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This is an airline meal. It's not just any airline meal, however; it's a piece of digital imaging and travel history and it was only created this morning.
David Guttenfelder, Chief Photographer in Asia for the AP, is currently in North Korea on assignment and taking advantage of the newly un-banned 3G network to share some Instagrams from daily life, like this seemingly banal image of his in-flight meal on North Korea's state airline, Air Koryo.
We say "seemingly banal," because it's in fact incredibly interesting. For one, has there ever been another digital image like this, instantly shared from an Air Koryo plane, location-tagged to Pyongyang's Airport? The answer is "kind of," as Guttenfelder also posted another of his Air Koryo meals (view the meal & view the plane) 29 weeks ago, but done after the fact and without a geotag.
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So, North Korea's "Dear Leader" Kim Jong Il died this weekendat 8:30am local time on Saturday, to be specific. According to NK state media and CNN, the cause of death is heart attack. The sudden news will start this week with uncertainty, as North Korea enters a period of mourning (until December 29) and South Korea holds emergency government meetings.
Naturally we're thinking about how all this will impact travel, and while weekending in Pyongyang isn't exactly around the corner, the tense situation between North and South Korea will almost certainly end visits to the Demilitarized Zone (DMZ), at least temporarily.
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So you want to go to North Korea but can't figure out a plausible excuse, hmm? How about golf?! That's right...golf. According to the Wall Street Journal, North Korea is hosting an Amateur Gold Open from April 26-30 and it may not be too late to enter (since we happen to know someone who just did).
The fee is 999 Euro ($1,375), but at least it gets you more than just a few hours' fun of hitting some balls around in the 18-hole Pyongyang Golf Complex; the fee also includes "travel by train into the country from China, visas, meals and accommodation, as well as a 3 day tour of the country." That's 5-star accommodation in Pyongyang, mind you.
North Korean leaders, for all that they've justifiably earned a reputation for insane paranoia, seem to be opening up their country to tourism. Very slowly opening up their country to tourism. Having lifted some restrictions on Americans last January, they've now taken the next step and inaugurated what might become a regular tourist train from neighboring China.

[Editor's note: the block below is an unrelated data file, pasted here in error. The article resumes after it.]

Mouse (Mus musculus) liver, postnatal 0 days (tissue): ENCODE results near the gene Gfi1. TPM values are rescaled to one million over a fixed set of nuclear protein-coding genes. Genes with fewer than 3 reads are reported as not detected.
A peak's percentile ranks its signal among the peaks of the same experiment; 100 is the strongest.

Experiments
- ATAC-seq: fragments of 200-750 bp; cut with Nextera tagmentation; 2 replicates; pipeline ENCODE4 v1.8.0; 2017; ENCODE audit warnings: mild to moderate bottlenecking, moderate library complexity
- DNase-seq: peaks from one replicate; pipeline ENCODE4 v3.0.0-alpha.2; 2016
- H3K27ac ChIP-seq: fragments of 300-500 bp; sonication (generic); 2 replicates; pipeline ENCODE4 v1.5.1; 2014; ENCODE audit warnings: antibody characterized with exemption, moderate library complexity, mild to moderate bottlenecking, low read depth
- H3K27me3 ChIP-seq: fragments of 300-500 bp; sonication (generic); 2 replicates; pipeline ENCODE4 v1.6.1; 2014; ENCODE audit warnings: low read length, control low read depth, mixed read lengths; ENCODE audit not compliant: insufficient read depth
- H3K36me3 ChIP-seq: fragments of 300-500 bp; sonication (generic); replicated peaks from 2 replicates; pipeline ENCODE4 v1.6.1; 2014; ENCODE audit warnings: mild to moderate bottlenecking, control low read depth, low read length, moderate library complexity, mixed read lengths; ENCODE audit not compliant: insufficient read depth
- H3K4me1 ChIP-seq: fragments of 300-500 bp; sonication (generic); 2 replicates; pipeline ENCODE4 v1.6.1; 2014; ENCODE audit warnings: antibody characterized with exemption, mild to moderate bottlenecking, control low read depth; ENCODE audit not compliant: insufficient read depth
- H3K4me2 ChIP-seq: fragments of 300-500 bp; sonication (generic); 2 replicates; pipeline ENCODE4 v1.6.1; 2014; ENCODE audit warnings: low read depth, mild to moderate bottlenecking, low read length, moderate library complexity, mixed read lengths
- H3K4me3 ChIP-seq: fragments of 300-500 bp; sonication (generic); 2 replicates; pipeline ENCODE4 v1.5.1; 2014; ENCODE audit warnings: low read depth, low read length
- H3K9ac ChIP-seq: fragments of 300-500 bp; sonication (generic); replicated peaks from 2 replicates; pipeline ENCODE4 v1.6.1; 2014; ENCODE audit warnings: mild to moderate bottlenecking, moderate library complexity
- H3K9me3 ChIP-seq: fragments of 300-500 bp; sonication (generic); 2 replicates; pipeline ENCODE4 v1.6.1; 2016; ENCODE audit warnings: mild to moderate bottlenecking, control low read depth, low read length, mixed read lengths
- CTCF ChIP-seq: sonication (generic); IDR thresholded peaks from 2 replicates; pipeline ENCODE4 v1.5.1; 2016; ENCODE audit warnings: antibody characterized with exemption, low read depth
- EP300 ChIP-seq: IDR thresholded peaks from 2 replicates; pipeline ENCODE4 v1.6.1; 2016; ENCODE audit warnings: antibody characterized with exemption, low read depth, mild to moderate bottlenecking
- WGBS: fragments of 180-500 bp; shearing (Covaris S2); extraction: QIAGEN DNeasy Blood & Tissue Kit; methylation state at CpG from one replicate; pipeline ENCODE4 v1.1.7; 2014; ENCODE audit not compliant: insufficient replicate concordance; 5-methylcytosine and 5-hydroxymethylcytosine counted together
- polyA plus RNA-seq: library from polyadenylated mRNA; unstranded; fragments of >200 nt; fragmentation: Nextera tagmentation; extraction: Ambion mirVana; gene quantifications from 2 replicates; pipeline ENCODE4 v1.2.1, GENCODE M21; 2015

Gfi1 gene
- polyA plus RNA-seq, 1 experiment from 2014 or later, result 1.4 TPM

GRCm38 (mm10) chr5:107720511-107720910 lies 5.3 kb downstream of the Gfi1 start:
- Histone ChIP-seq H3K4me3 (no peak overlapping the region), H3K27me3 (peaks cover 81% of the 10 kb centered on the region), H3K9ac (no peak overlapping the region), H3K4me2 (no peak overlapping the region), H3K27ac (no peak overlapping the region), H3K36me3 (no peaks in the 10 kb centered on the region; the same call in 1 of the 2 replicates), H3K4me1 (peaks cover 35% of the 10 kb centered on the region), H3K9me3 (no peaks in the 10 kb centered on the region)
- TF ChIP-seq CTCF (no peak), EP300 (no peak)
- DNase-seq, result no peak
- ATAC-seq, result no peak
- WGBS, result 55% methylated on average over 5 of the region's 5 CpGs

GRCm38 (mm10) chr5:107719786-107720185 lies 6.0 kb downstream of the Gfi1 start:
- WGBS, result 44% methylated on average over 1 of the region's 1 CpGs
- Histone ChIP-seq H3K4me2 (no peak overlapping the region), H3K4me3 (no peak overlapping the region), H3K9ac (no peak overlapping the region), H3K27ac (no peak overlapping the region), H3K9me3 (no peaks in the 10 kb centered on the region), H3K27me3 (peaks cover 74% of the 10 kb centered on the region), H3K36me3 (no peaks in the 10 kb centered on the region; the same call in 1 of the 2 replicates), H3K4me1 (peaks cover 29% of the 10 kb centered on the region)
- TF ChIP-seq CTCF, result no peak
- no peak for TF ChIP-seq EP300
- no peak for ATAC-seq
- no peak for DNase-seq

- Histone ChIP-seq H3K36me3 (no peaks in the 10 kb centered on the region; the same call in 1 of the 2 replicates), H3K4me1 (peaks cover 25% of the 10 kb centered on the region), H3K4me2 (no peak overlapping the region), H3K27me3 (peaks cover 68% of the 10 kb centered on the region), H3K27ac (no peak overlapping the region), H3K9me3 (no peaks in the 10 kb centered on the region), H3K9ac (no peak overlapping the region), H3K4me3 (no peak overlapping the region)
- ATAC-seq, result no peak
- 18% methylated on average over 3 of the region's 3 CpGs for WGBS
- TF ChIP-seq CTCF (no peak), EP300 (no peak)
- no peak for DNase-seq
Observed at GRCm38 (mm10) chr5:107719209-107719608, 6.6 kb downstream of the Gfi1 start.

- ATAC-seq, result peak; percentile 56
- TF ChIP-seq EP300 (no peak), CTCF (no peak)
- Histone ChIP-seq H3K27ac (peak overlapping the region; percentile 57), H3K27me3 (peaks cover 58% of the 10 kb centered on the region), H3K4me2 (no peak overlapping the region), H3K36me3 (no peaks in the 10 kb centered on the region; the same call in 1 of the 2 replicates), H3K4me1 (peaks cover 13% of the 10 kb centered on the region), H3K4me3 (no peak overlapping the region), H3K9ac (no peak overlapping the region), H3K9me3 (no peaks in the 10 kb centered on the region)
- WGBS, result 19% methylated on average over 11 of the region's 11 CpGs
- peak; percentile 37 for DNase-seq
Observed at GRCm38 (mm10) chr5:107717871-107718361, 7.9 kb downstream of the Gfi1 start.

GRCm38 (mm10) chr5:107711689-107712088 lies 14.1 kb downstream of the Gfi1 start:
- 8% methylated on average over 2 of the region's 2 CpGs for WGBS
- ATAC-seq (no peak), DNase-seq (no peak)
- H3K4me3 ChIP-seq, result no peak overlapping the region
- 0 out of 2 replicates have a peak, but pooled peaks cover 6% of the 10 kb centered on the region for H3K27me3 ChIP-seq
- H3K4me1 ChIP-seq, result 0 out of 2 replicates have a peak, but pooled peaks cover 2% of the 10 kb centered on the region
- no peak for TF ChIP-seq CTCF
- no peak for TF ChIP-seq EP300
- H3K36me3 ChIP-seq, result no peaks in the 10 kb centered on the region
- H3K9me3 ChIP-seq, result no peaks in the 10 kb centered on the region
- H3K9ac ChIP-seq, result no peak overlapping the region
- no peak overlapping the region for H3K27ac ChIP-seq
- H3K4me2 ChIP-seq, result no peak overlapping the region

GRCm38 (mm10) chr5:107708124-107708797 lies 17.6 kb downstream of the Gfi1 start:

The train is part of a larger itinerary that will take 400 tourists on what we have to assume is an exquisitely planned, government-sanitized four day trip. Heavy restrictions still exist on where any foreigner can go in the country. Travelers can still expect to be corralled into specific foreigner hotels and taken on specific foreigner tours, and under no circumstances should they wander around alone. So much is this the case that the State Department's DPRK page tells US citizens to secure escorts before going to the Swedish Embassywhich is how Americans obtain consular services in North Koreaeven for time-sensitive medical emergencies. It's true that even small delays can be devastating in those circumstances. But finding a guide takes substantially less time than, say, getting out of a Pyongyang jail. Or a rural gulag. Or, most likely, both.
The recession is hitting everyone and every tourist destination quite hard, so much so that North Korea is trying make nice with the United States to get some tourism dollars back into its struggling economy.
Sure, there's that little nuclear weapons issue and that whole 200,000 political prisoners matter, but North Korean leader Kim Jong-il is willing to let bygones be bygones and allow more Americans into the country. Kim is asking South Korea's Hyundai Group to restart its tours, which crossed over through the North, in an effort to lure in more tourists. But don't expect to do any exploring on your own during these trips. Such tours, which would begin in China and probably go for about about $1,000 to $2,175, would carefully rein in US travelers.
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Who's game for a nice little package trip to North Korea? Anyone? Bueller?
It was announced yesterday that Kim Jong-il is feeling a little neighborly lately and less bomby, and wants to restart family reunion trips from South Korea. Although South Korea hasn't yet said yes to allowing their people to venture over the border, North Korea is re-opening an enclave for reunions at Mount Kumgang, which was once a major money generator for the poor country.